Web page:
beckett21
04-29-2004, 12:58 AM
Originally posted by batmanZoSo
James Baldwin?

I believe the question was FIRST, not WORST...

:)

Unregistered
04-29-2004, 12:58 AM
Originally posted by Unregistered
The first black pitcher in big-league history was Brooklyn’s Dan Bankhead in 1947. THEN came Baldwin. :D: btw, big ups to Google. :gulp:

ChiWhiteSox1337
04-29-2004, 01:08 AM
Originally posted by Unregistered
btw, big ups to Google. :gulp:
you beat me to it. :whiner:

batmanZoSo
04-29-2004, 01:32 AM
Originally posted by Unregistered
btw, big ups to Google. :gulp:

Baldwin was a bit of a bankhead himself, just give it to him (yeah, I don't know what bankhead is supposed to mean either, work with me here) :smile:

TDog
04-29-2004, 02:05 AM
Originally posted by TornLabrum
And I'd go the other way. I think every team in MLB should also honor Larry Doby, who put up with every bit as much **** as Robinson did.

Bob Feller, who is a bitter old man, has said Larry Doby had it easier than Jackie Robinson because the Indians treated him like he was part of the Indians gang. Larry Doby when asked to respond, didn't know what team Feller was talking about.

Railsplitter
04-29-2004, 09:05 AM
Originally posted by TornLabrum
And I'd go the other way. I think every team in MLB should also honor Larry Doby, who put up with every bit as much **** as Robinson did.

And BTW, to those of you who don't think every team in baseball should so honor Robinson, just consider it reparations for all of the abuse he was forced to submit to without retaliating. It's a whole lot less than he deserves. Sadly, Doby has received no such honor.

Robinson played in New York, Doby in Cleveland. I've often wodered if it would have been such a big Deal if doby had been the first in Ceveland. Most people are unaware that the first team with TWO plack players were the St. Louis Browns, but how many people have heard of Hank Thompson and Willard Brown? Hey, I had to bring my copy of the Sporting News Baseball Trivia Book to the computer just to give you those two names.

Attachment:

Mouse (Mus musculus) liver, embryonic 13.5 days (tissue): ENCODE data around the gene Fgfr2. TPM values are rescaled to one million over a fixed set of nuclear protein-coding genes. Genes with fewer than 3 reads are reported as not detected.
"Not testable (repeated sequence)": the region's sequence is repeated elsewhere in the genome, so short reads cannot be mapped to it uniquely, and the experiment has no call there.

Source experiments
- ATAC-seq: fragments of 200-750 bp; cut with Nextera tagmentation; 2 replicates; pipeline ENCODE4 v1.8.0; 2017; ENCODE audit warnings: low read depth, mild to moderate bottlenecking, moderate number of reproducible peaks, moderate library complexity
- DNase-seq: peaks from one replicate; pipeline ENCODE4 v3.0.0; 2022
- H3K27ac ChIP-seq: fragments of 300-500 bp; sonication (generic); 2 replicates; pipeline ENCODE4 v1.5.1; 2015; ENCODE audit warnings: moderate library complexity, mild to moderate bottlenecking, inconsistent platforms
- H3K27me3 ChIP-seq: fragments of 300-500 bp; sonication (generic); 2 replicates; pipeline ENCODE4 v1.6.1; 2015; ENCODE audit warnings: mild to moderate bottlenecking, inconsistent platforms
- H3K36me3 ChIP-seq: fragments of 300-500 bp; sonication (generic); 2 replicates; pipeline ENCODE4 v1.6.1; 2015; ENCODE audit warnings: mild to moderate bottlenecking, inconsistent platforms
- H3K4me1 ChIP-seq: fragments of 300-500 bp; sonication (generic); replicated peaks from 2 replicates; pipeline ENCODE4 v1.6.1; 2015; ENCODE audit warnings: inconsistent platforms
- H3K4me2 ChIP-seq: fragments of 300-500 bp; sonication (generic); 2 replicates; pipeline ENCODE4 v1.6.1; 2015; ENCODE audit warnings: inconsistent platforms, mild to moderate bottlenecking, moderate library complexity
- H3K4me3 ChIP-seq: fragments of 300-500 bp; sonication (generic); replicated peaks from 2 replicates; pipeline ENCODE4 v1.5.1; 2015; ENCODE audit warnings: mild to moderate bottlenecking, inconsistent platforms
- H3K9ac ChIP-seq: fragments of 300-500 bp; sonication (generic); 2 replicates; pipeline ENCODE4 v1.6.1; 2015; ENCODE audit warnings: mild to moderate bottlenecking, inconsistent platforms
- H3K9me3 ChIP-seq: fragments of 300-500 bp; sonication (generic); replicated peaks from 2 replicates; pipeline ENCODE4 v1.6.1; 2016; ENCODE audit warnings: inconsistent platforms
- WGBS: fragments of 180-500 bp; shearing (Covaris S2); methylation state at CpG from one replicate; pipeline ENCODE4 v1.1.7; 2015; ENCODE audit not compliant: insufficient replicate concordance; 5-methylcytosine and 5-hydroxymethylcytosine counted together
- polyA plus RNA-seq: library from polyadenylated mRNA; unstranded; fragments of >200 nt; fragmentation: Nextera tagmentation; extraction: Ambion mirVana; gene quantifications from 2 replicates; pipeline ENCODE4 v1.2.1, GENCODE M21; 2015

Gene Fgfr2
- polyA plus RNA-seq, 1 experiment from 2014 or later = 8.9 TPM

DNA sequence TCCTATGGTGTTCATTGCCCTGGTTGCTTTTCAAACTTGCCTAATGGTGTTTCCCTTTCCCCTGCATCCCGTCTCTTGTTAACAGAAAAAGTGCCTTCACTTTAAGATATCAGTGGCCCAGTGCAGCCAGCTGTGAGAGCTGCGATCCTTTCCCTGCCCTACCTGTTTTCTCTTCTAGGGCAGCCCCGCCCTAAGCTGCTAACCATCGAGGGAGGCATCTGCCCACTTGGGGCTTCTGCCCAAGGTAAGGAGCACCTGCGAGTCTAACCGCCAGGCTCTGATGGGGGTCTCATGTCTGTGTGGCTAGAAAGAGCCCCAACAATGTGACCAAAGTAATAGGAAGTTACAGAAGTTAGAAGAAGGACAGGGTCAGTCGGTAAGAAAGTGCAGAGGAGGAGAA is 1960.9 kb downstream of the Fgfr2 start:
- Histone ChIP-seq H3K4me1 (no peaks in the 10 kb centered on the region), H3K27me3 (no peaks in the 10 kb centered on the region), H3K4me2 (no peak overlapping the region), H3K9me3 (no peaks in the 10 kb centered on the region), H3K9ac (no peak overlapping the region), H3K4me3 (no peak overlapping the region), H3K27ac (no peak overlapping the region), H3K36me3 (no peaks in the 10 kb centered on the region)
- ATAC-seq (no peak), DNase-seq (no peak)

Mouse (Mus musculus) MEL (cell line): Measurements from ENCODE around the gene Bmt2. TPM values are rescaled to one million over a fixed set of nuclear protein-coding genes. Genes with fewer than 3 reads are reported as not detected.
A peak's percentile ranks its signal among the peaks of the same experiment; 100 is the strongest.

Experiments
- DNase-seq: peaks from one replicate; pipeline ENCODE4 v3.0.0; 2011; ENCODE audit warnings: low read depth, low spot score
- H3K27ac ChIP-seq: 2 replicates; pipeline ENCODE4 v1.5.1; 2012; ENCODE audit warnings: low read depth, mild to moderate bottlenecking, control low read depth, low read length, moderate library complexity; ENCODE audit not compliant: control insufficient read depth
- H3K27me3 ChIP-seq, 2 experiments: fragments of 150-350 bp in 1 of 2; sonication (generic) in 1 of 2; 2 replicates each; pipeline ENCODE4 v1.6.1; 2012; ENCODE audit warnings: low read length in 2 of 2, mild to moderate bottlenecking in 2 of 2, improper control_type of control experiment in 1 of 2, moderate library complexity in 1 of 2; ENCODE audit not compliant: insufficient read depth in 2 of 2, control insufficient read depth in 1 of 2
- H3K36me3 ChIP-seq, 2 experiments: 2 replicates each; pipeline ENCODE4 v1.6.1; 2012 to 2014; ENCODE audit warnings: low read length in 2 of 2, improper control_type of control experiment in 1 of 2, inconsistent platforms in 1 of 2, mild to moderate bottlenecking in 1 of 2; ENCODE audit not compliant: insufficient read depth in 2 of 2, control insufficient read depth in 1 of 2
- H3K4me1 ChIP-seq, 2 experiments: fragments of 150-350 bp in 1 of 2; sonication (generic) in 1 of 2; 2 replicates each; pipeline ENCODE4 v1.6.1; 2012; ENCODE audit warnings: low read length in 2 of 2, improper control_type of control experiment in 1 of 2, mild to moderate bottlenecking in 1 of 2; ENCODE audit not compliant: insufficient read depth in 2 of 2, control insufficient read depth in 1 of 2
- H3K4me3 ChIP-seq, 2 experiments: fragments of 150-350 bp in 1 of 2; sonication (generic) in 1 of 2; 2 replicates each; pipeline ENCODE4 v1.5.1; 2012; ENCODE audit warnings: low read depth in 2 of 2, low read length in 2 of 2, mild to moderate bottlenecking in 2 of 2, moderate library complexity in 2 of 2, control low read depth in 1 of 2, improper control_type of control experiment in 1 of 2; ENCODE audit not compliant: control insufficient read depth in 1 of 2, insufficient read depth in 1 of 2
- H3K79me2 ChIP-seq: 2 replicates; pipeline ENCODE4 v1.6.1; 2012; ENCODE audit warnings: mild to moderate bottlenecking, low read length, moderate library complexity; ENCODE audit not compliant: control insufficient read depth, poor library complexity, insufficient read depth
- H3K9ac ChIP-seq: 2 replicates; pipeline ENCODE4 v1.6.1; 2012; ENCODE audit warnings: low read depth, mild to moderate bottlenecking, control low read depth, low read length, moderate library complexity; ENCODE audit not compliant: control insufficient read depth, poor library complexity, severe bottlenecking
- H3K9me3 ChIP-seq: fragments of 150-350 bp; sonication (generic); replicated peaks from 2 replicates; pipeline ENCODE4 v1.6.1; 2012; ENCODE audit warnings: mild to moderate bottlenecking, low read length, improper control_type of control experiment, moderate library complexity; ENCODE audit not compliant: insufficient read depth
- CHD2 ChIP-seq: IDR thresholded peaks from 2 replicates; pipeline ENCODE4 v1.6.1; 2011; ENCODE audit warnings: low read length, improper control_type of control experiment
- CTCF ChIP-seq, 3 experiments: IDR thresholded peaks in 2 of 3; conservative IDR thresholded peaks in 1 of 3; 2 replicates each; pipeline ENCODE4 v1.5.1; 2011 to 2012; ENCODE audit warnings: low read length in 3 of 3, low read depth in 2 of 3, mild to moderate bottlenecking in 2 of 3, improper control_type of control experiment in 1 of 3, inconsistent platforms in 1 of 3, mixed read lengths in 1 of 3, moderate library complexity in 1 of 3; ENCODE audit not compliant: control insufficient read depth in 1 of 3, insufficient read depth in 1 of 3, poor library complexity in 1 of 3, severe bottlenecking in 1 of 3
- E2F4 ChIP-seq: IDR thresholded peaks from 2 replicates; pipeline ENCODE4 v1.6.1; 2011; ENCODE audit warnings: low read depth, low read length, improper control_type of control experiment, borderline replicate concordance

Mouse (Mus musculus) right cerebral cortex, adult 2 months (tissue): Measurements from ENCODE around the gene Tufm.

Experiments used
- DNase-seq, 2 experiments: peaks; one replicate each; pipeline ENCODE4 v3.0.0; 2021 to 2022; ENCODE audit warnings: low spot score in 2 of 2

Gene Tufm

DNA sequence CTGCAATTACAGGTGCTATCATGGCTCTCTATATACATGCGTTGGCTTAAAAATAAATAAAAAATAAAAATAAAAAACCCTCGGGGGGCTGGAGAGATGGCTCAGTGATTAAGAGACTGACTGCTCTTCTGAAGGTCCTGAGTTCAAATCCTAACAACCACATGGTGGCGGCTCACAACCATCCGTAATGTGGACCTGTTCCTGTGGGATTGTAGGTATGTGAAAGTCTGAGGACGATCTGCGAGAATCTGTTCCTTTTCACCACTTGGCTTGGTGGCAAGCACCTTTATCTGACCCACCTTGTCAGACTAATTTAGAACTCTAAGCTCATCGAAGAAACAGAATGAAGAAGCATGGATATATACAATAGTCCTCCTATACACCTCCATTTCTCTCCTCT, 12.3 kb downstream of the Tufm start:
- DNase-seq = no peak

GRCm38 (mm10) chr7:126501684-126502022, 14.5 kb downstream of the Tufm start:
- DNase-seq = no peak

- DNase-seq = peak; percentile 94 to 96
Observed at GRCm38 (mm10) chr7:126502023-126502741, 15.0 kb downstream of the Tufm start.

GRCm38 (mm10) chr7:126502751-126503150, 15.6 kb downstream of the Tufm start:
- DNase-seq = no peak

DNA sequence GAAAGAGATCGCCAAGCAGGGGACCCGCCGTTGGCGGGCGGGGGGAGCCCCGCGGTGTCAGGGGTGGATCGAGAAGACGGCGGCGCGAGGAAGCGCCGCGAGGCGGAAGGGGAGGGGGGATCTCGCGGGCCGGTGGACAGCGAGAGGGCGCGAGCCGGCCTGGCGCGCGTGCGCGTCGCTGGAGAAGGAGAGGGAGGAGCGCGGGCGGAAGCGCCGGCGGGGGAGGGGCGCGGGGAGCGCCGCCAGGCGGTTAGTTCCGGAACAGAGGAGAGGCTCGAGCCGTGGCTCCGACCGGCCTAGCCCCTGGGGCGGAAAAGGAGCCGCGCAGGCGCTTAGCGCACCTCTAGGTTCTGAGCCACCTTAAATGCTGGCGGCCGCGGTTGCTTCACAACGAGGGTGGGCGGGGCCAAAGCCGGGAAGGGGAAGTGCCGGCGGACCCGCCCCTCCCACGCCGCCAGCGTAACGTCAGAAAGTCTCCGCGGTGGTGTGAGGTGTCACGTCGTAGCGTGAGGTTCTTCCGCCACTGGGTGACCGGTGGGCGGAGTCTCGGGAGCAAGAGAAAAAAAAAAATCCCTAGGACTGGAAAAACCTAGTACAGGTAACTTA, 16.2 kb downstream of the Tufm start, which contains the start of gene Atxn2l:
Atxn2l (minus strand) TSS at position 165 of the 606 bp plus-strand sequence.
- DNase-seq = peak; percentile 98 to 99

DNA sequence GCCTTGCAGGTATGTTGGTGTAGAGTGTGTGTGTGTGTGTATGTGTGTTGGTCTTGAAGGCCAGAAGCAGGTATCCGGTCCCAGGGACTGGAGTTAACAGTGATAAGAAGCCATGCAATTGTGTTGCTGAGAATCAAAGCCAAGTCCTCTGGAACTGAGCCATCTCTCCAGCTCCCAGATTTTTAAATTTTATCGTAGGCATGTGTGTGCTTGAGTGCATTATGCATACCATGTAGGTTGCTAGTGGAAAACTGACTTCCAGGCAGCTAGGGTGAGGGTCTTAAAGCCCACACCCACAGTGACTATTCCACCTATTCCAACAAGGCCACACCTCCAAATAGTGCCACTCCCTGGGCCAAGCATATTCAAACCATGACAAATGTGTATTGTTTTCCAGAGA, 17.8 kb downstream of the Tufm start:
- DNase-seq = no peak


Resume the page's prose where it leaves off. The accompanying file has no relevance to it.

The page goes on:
Dadawg_77
04-29-2004, 10:01 AM
It was consider scandalous when Veck thought about putting together an all black team.

Jackie deserves all the recognition he receives and more. 42 should not only be retired because of Jackie but also as an apology for Baseball past.

Iwritecode
04-29-2004, 11:05 AM
Speaking of trivia questions, who was the first black player in MLB?

IIRC, there was a player before Robinson but I can't remember his name.

I rememember this being mentioned in the movie "Little Big League". (the one where the kid inherits the Twins)

TommyJohn
04-29-2004, 12:33 PM
Originally posted by Railsplitter
Robinson played in New York, Doby in Cleveland. I've often wodered if it would have been such a big Deal if doby had been the first in Ceveland. Most people are unaware that the first team with TWO plack players were the St. Louis Browns, but how many people have heard of Hank Thompson and Willard Brown? Hey, I had to bring my copy of the Sporting News Baseball Trivia Book to the computer just to give you those two names.

Hank Thompson is Jackie Robinson squared. He integrated two
MLB teams, the Browns and the New York Giants. That is an
accomplishment that will obviously never be topped.

TommyJohn
04-29-2004, 12:35 PM
Originally posted by TDog
Bob Feller, who is a bitter old man, has said Larry Doby had it easier than Jackie Robinson because the Indians treated him like he was part of the Indians gang. Larry Doby when asked to respond, didn't know what team Feller was talking about.

Minnie Minoso, in an interview with Bob Vanderberg, says he
never experienced any abuse from players or fans when he
joined the White Sox.

TDog
04-29-2004, 01:09 PM
Originally posted by Iwritecode
Speaking of trivia questions, who was the first black player in MLB?

IIRC, there was a player before Robinson but I can't remember his name.